Last weekend, we lost an hour to Daylight Savings. An hour doesn't seem like that big of a deal. After all, it's only sixty minutes, but that hour doubled the sixty minutes I lost between Friday and Saturday when I decided I needed another hour of sleep. That hour I lost was time I usually spend working on SCBWI emails--and if I'm honest, most weekends I spend two to three hours on SCBWI stuff in addition to being a mom, a wife, and a writer. So I entered into Daylight Savings with an hour already lost. By Sunday morning I was already two hours behind. I tried to make that hour up Sunday night, but by Monday during our critique group meeting, I felt that 3rd lost hour of sleep, and I began to lose more and more time. Alison, the snowball effect is REAL.
Bizarre circumstances sprouted each day--Tuesday after track practice (I'm a coach not a runner) I had to wait a half hour for two students to get picked up. Tuesday night, I discovered Girls on the Run started Wednesday at 7:30 a.m. I lost another half hour registering and then lost another hour in the morning with two drop offs to school instead of one--that lost morning hour I usually spend catching up with emails and scheduling social media. Wednesday evening, I picked up my kids after practice as scheduled, got home--planned to make some delicious homemade mac and cheese but my dog was missing in our house...I found her stuck in the drain pit in the far corner of the basement, half submerged. Alison, our dog is terrified of thunderstorms. TERRIFIED. I got her out, cried, cried some more because I thought about what could have happened if she went in head first, put on my brave face for the kids, gave her some aspirin, ate some chocolate, made dinner, read to the kids, tried not to think about what could have happened to her some more, and decided I had enough. I went to bed early--it was 10:30 p.m. (Yep, that's early for me because I still had to shoot out some quick emails after the house was straightened and the kids went to bed.) I had planned to finish editing the final 30 pages of Starr Fall, Book Two that I promised my publisher, but I didn't have it in me last night, and 6:15 a.m. came entirely too early this morning. Once the house was empty, I planned to finish editing Book Two before I wrote my blog post, but I realized I needed a Brain Dump.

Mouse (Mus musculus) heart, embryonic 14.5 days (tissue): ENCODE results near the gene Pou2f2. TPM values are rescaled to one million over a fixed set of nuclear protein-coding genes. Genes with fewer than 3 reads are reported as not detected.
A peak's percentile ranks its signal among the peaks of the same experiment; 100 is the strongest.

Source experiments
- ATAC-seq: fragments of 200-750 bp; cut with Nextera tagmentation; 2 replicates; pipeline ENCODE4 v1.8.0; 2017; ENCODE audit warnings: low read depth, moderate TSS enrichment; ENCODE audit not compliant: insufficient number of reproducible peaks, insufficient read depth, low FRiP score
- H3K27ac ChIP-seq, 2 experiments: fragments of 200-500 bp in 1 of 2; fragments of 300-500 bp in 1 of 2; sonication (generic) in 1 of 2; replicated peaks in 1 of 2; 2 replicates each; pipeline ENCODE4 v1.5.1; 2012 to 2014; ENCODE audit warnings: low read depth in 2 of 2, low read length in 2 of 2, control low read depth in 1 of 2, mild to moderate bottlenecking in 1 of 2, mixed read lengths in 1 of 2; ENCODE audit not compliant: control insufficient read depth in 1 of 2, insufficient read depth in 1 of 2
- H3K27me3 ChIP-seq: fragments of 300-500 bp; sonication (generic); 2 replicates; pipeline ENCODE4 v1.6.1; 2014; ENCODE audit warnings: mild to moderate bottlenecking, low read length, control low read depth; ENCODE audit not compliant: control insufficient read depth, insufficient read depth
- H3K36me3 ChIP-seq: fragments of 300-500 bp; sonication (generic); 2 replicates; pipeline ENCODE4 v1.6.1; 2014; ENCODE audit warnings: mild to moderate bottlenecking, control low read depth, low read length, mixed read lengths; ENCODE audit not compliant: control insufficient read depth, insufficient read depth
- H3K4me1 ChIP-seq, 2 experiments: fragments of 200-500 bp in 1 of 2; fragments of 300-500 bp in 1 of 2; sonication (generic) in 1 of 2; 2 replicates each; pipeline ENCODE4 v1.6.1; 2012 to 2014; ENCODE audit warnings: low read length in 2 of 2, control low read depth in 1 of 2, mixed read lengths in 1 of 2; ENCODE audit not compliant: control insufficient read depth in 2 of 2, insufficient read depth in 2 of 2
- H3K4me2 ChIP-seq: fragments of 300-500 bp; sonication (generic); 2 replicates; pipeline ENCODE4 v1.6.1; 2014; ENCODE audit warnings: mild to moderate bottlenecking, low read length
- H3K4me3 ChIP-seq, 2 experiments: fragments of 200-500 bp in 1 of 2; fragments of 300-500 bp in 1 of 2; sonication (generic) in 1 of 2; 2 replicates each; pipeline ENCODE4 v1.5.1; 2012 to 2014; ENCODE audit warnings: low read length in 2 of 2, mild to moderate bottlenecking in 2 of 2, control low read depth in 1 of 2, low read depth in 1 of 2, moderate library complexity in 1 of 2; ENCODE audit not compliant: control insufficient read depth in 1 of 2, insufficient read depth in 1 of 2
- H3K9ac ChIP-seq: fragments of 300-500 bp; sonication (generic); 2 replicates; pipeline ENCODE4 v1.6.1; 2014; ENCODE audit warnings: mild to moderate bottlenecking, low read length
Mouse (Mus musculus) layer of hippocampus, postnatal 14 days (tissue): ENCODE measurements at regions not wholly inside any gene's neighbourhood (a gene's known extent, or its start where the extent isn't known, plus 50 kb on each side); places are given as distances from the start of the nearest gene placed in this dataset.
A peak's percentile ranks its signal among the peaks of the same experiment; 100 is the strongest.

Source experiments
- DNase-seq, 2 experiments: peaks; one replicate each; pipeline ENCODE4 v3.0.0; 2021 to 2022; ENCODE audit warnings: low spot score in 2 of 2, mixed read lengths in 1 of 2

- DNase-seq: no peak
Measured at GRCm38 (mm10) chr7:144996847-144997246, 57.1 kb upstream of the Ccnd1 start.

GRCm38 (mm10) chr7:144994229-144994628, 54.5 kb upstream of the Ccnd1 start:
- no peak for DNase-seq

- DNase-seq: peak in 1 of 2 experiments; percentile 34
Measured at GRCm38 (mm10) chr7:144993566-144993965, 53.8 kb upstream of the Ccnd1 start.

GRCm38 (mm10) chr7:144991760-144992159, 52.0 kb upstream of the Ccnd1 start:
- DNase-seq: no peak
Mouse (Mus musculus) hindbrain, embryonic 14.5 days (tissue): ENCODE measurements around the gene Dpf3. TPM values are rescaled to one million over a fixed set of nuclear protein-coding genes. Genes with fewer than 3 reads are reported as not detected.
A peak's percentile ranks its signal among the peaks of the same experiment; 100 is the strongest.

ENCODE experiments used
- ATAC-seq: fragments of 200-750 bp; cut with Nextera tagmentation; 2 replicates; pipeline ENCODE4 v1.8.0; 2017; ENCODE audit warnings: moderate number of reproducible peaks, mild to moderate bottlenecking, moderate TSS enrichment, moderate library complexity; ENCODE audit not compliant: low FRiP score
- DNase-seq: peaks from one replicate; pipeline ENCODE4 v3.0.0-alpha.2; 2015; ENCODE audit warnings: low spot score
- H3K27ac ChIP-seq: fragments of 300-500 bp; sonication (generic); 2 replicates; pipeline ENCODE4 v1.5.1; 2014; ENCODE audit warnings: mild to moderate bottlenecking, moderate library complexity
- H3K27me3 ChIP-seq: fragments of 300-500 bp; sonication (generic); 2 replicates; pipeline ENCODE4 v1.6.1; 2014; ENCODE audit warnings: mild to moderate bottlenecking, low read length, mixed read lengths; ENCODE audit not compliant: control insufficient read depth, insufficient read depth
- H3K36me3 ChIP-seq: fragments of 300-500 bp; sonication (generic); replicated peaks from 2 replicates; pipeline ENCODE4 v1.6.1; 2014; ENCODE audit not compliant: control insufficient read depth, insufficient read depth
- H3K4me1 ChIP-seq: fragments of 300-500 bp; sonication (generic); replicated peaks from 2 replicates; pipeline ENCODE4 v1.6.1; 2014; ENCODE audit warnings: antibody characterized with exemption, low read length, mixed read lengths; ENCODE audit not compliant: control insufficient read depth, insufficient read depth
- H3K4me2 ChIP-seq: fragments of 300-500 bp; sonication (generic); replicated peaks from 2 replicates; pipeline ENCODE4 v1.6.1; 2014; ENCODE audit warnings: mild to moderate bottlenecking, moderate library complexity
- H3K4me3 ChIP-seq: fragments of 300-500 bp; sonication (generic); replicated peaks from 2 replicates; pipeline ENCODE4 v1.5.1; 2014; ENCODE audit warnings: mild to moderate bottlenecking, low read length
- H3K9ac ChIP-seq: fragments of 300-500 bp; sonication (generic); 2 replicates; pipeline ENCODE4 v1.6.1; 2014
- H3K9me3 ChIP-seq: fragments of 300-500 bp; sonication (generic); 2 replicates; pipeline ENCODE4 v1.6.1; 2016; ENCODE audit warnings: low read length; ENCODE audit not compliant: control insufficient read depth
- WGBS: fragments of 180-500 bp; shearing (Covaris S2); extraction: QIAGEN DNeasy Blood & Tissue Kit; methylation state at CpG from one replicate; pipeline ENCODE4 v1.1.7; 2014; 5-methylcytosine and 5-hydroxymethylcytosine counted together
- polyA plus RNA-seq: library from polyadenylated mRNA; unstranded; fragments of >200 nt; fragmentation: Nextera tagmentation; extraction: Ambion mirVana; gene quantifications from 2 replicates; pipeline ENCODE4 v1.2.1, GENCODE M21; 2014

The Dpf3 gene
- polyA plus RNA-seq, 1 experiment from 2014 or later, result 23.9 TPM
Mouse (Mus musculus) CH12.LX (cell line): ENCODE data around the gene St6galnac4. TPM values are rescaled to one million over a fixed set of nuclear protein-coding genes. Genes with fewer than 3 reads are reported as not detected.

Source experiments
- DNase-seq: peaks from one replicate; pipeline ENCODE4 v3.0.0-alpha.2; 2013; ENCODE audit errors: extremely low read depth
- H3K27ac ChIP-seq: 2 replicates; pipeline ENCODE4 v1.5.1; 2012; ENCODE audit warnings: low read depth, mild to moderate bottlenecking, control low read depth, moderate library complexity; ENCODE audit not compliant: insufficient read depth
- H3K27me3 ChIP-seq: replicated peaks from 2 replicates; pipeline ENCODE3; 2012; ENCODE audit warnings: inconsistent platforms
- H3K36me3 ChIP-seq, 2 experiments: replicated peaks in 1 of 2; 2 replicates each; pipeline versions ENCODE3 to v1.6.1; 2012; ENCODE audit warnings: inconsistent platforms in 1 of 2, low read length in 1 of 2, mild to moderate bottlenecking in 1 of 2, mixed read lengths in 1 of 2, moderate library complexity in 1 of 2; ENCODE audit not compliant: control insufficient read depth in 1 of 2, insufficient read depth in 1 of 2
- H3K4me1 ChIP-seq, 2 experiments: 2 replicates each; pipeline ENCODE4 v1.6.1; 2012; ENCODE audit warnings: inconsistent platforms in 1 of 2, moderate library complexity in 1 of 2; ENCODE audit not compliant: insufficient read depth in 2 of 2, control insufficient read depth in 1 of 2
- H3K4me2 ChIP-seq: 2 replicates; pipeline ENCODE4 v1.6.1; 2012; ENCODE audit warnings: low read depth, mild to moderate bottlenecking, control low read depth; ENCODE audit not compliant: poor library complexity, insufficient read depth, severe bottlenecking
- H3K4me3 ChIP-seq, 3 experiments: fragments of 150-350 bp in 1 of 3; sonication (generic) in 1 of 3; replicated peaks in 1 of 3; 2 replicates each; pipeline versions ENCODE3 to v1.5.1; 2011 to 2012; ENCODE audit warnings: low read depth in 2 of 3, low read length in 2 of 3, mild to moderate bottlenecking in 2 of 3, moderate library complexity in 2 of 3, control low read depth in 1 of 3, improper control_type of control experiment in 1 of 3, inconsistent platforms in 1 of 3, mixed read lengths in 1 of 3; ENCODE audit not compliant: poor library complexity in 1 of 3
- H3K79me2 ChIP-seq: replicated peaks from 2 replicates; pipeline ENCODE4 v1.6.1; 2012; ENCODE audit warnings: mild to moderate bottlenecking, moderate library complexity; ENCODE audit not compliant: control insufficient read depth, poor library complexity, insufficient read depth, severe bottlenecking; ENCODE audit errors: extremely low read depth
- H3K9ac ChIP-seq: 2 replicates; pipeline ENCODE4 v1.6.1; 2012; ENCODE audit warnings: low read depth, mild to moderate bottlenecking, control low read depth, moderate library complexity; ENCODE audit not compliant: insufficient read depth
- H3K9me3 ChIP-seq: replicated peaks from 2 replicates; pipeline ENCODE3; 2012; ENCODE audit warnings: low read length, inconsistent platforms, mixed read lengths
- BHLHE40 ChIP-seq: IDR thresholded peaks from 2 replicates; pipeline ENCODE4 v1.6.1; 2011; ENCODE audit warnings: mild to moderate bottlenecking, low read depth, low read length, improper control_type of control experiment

Alison, this post is my St. Patrick's Day Brain Dump. Two years ago I wrote a Brain Dump Post. Brain Dumps are writing exercises that are vital to writers. Sometimes we need to get rid of all the STUFF floating around in our brains. Everyone's life is busy--We're so scheduled that losing sixty minutes is a BIG DEAL and sometimes a free write or a Brain Dump seems like an extravagant waste of time. It isn't. These exercises are vital to the writer. We need to stretch our brains. We need to warm up our muscles before we write just like an athlete warms up before practice, and like an athlete, we need to cool down after our writing workouts. Athletes remove the lactic acid buildup from their muscles. I'm not a scientist, nor do I play one of TV, but I believe writers also need to cool down to remove the lactic acid buildup in our brains through Brain Dumps. After a good Brain Dump, we can find writing inspiration everywhere we look.
So Alison, I'll talk about my writing mentors next time, but today, I just needed to find time to Brain Dump. I'll leave you with some advice from a wise 7 year old.
Sharing the writing love one letter at a time,
P.S. Here's my pitiful pup in her recovery.
Thursday, March 17, 2016
Finding Time for a St. Patrick's Brain Dump by Kim Briggs
STARR FALL, Book One of my YA Series is out. One Starr falls, and a killer rises. Order here and I will love you even more than I already do: thttps://www.amazon.com/Starr-Fall-Book-One-ebook/dp/B01KNFD19S
STARR LOST, Book Two is now live. One Starr falls, and a family is found. Order here: https://www.amazon.com/Starr-Lost-Fall-Book-Two-ebook/dp/B01N5389ER
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